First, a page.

One of the most impactful ways you can make a change in this quadrant is to implement what James Clear calls identity-based habits. [2]

    Instead of prioritizing the outcome of a change (ex.: I want to lose 20 pounds), you prioritize your identity as a person (I want to become/remain a healthy person).

    Here are a couple of examples for you to see the strength of this kind of resolution:

    I want to watch many movies = I am a cinema lover
    I want to clean my apartment = I am a clean person
    I want to harvest my crops = I am a harvester (farmer)
    I want to swim = I am a swimmer

    This quadrant is about changing the identity you attach to a certain action. Once you re-frame your thinking in this way, you will have completed the first of the quadrants of change.

    Second Quadrant — External Individual

    This quadrant focuses on the external world of an individual and concerns itself with the behavior of a person.

    This is where people like Darren Hardy, the author of the Compound Effect reside. Hardy is about doing small, consistent actions that will create change in the long run (the compound effect).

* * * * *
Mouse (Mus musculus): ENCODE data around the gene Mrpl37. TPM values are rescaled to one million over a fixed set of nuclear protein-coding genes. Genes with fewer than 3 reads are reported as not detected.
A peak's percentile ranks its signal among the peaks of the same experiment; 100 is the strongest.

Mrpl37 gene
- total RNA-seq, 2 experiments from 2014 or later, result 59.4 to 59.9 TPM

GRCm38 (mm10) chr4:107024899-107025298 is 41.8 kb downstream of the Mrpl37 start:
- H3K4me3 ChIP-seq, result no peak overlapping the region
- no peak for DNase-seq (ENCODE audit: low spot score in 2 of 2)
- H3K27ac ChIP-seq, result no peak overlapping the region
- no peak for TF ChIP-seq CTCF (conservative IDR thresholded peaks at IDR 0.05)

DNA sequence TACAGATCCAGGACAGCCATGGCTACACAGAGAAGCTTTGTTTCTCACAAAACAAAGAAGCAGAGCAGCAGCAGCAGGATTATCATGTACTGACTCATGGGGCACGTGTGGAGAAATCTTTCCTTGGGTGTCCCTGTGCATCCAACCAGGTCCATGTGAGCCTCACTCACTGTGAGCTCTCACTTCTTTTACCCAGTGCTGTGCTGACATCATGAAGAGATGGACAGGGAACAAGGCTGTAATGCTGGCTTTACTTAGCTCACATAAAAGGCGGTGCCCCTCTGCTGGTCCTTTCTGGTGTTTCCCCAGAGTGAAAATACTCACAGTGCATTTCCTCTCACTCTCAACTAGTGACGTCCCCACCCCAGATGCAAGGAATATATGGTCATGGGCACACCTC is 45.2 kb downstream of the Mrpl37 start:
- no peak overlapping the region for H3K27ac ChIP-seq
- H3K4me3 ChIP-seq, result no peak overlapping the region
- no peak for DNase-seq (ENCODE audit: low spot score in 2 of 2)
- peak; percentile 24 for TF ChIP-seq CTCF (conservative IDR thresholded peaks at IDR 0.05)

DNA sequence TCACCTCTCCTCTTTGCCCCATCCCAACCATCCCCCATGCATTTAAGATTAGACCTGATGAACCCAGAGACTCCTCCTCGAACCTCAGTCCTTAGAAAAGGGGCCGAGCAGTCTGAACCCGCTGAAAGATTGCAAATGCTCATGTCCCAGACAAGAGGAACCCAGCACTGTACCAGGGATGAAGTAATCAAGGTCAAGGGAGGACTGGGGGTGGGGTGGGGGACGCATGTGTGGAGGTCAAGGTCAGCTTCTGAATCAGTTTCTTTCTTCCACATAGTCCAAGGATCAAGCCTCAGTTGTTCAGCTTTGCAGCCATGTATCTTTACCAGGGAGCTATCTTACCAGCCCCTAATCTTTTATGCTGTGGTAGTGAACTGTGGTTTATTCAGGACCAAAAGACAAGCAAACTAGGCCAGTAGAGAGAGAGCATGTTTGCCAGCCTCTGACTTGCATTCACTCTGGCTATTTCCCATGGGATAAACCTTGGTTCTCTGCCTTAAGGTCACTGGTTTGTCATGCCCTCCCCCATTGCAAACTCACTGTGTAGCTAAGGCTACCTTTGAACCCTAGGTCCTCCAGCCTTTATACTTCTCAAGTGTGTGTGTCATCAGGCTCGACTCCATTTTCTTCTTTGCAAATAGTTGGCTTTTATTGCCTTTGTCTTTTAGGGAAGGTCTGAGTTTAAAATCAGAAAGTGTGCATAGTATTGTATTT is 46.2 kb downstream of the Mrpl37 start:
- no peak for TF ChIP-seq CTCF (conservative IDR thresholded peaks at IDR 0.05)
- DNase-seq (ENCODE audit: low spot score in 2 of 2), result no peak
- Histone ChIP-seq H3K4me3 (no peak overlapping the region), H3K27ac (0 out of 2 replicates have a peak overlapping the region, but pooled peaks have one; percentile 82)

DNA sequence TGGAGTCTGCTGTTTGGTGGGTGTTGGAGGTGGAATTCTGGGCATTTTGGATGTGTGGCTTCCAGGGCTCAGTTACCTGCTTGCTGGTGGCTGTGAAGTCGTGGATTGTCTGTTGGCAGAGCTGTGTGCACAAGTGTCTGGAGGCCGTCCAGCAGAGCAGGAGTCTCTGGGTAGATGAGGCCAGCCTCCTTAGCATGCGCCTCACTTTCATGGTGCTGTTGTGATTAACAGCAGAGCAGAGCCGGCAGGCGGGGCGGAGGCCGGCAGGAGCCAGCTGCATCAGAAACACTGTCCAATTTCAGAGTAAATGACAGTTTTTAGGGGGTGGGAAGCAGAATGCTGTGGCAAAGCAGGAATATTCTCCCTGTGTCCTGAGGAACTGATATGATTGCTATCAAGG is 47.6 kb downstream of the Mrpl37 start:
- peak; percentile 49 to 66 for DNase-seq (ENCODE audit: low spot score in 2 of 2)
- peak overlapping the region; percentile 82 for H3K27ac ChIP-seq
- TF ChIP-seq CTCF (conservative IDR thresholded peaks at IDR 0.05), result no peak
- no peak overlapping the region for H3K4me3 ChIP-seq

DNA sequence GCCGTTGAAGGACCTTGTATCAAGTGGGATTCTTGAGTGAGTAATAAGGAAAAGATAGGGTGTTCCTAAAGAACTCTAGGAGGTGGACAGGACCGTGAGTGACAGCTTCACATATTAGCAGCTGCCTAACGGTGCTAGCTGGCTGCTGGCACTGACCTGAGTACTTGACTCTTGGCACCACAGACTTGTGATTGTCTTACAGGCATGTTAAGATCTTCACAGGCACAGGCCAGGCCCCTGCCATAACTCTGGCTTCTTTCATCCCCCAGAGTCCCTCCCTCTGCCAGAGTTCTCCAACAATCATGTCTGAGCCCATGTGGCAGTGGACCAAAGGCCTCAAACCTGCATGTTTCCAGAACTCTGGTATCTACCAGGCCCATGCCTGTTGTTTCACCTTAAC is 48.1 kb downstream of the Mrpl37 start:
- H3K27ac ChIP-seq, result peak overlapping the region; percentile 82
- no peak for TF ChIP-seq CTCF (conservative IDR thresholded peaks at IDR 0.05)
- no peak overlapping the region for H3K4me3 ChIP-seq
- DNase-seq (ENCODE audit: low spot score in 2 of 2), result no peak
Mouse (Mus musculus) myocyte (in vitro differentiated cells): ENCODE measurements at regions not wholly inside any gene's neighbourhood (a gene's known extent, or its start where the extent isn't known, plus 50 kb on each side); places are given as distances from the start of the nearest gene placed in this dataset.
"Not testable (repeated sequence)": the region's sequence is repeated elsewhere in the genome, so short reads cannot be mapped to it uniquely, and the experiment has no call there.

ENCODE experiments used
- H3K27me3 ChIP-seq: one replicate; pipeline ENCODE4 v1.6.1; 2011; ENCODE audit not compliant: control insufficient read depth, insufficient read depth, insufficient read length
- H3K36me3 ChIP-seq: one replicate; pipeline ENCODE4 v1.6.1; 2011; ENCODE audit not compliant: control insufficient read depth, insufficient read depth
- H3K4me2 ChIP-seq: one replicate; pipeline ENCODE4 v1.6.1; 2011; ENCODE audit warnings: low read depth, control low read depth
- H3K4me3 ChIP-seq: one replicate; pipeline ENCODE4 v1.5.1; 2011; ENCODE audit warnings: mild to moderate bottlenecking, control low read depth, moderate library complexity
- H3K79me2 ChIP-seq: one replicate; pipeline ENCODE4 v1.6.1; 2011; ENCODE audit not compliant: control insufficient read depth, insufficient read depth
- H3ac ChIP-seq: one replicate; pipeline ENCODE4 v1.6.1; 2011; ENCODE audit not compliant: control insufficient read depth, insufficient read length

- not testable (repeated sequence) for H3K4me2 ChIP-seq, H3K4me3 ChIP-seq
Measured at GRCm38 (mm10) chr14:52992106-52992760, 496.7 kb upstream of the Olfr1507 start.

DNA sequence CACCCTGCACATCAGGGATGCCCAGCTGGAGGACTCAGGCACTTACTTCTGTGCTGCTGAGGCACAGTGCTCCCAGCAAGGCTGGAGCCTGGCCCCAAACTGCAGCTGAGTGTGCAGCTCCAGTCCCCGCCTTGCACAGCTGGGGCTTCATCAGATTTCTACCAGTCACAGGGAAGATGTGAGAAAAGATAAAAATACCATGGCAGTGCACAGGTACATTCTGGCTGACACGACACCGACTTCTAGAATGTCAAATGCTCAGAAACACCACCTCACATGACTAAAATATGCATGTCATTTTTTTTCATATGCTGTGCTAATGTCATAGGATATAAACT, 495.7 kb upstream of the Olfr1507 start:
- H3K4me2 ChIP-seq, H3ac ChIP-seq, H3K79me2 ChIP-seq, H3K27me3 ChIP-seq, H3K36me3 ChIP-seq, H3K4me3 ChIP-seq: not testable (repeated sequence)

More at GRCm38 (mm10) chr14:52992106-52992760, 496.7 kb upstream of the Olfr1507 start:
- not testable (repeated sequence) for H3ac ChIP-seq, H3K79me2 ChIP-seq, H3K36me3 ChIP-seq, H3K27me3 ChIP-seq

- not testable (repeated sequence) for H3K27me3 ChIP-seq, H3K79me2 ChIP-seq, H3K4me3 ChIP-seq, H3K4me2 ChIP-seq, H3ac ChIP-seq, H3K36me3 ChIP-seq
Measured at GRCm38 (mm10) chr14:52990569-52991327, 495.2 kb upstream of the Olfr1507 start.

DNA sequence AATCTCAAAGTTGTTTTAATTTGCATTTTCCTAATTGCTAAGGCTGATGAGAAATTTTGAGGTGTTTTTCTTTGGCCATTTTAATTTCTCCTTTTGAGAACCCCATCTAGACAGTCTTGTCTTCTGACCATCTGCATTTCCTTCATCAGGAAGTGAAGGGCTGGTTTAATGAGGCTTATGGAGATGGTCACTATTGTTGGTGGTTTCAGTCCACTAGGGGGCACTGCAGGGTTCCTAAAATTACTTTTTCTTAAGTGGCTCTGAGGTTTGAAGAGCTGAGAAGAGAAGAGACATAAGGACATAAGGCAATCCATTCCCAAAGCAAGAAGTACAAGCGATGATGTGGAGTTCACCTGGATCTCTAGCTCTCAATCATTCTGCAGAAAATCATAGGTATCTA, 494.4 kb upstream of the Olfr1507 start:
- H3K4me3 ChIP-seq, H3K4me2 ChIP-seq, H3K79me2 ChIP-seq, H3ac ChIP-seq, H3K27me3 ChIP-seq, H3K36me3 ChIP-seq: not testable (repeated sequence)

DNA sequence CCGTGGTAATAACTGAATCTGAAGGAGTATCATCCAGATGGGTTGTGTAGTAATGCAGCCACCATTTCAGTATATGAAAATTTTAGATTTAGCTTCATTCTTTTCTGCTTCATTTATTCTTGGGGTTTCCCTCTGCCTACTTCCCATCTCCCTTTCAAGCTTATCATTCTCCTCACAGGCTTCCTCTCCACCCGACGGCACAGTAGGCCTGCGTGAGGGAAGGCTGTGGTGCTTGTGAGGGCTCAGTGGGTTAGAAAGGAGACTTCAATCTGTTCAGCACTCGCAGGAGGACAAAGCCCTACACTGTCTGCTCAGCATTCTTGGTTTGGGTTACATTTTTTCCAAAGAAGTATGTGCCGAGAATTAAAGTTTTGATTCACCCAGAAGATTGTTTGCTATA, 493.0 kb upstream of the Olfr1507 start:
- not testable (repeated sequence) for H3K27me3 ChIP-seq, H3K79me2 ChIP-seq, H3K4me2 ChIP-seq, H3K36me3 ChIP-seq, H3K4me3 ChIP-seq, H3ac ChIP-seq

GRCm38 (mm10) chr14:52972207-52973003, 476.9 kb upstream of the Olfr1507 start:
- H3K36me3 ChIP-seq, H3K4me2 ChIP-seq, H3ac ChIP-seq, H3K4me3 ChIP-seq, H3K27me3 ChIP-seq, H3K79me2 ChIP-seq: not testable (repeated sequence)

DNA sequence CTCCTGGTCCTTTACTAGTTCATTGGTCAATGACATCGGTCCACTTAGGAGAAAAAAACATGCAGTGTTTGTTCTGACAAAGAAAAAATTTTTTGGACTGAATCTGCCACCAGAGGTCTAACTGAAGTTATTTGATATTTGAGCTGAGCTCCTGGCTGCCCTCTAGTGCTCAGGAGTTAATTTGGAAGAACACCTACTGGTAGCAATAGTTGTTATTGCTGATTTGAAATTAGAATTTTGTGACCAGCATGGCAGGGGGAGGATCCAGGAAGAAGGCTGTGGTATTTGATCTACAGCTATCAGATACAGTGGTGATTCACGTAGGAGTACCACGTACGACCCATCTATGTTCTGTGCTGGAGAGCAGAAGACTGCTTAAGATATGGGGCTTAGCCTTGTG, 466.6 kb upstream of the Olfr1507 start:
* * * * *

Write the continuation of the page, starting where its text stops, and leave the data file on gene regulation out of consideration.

You want to lose 30 pounds? Start by eating just 150 calories (approximately two slices of bread) less a day, and in two and a half years, you will have lost 30 pounds.

    The same rules apply to business, investing, sports, and multiple other areas. Small, consistent actions can create big changes.

    This works — I’ve read 20 extra pages a day for the past two years, and it accumulated into 90 books read in two years. [3]

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    Here, you have two ways of dealing with change behaviorally: negative environmental design and positive environmental design.

    Negative Environmental Design

    This is when you eliminate the things from your environment that revert you to the old behavior. If you want to stop eating ice cream, you don’t keep it in your freezer.

    If you want to stop watching TV, you remove the batteries from the remote and put them on the other side of the house (it works!).

    Positive Environmental Design

    This is when you put the things that you want to do withing reach — literally!

    You want to learn how to play guitar? Put your guitar right next to your sofa. You want to head to the gym? Put the gym clothes in a backpack and put it on top of your shoes.

    You want to read more books? Have a book on your nightstand, your kitchen table, and on the sofa.

    You can even combine this last trick with my early advice about removing the batteries from your remote control, combining the negative and positive environmental designs for maximum effect.

    Two Sides of the Same Coin

    If you just change your behavior and leave your intentions (thoughts) intact, your discipline will fail you and the real change won’t happen.

    You will simply revert back to the previous behavior because you haven’t changed the fundamental root of why this problem occurs in the first place.